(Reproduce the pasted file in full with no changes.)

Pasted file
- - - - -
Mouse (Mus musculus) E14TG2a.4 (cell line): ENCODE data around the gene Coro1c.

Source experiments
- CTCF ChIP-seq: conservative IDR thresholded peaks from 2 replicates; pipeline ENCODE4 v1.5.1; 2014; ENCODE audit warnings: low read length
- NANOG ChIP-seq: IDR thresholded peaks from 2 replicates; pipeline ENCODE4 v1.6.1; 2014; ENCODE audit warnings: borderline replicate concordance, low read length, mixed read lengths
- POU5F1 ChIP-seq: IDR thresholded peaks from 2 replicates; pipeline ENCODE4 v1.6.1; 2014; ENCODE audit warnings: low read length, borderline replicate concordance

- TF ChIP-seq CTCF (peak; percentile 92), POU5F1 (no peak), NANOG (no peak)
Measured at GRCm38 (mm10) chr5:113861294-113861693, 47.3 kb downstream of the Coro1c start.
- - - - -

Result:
Mouse (Mus musculus) E14TG2a.4 (cell line): ENCODE data around the gene Coro1c.

Source experiments
- CTCF ChIP-seq: conservative IDR thresholded peaks from 2 replicates; pipeline ENCODE4 v1.5.1; 2014; ENCODE audit warnings: low read length
- NANOG ChIP-seq: IDR thresholded peaks from 2 replicates; pipeline ENCODE4 v1.6.1; 2014; ENCODE audit warnings: borderline replicate concordance, low read length, mixed read lengths
- POU5F1 ChIP-seq: IDR thresholded peaks from 2 replicates; pipeline ENCODE4 v1.6.1; 2014; ENCODE audit warnings: low read length, borderline replicate concordance

- TF ChIP-seq CTCF (peak; percentile 92), POU5F1 (no peak), NANOG (no peak)
Measured at GRCm38 (mm10) chr5:113861294-113861693, 47.3 kb downstream of the Coro1c start.